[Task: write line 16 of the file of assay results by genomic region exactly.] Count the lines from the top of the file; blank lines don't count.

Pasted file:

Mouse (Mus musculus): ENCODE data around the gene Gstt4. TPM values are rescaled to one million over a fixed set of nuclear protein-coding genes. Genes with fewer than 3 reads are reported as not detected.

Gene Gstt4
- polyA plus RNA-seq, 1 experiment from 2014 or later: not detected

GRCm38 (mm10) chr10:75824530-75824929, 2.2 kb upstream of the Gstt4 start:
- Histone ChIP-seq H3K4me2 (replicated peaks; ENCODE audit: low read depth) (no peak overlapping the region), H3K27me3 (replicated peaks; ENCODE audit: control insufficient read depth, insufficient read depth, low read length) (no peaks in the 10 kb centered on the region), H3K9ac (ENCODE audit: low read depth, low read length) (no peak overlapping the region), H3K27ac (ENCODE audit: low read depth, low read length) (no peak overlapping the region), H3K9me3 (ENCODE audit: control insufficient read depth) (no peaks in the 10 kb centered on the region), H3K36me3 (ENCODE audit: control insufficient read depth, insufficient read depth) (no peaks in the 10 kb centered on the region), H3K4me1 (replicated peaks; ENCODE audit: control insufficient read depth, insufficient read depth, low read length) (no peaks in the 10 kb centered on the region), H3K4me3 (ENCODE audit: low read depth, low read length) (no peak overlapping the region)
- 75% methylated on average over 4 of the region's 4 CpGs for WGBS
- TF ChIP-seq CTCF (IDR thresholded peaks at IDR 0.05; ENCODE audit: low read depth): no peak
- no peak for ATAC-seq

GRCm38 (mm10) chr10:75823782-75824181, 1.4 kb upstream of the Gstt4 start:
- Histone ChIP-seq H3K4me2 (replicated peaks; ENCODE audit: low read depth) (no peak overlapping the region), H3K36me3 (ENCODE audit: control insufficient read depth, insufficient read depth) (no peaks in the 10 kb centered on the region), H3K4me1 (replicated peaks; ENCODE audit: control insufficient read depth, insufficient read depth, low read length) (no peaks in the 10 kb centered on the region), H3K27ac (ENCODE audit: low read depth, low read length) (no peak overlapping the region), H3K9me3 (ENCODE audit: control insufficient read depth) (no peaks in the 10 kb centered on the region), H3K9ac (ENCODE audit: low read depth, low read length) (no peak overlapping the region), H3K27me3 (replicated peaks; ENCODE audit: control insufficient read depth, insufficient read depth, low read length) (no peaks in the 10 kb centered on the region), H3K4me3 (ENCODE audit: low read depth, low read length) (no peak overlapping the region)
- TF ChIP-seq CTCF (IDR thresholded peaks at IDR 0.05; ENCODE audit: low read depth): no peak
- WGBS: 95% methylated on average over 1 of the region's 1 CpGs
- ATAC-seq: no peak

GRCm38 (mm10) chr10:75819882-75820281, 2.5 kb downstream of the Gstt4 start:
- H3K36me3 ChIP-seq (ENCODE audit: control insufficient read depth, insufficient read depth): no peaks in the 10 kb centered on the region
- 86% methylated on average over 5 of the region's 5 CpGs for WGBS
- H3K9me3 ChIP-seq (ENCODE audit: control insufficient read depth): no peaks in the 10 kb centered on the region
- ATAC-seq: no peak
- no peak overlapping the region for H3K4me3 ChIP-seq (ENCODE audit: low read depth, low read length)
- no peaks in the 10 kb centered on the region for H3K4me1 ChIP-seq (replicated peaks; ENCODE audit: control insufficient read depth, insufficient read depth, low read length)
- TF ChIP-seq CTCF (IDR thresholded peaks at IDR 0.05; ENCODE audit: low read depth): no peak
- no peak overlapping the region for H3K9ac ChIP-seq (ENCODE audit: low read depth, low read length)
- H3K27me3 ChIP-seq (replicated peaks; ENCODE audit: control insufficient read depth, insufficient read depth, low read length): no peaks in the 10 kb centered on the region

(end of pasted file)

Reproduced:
- 86% methylated on average over 5 of the region's 5 CpGs for WGBS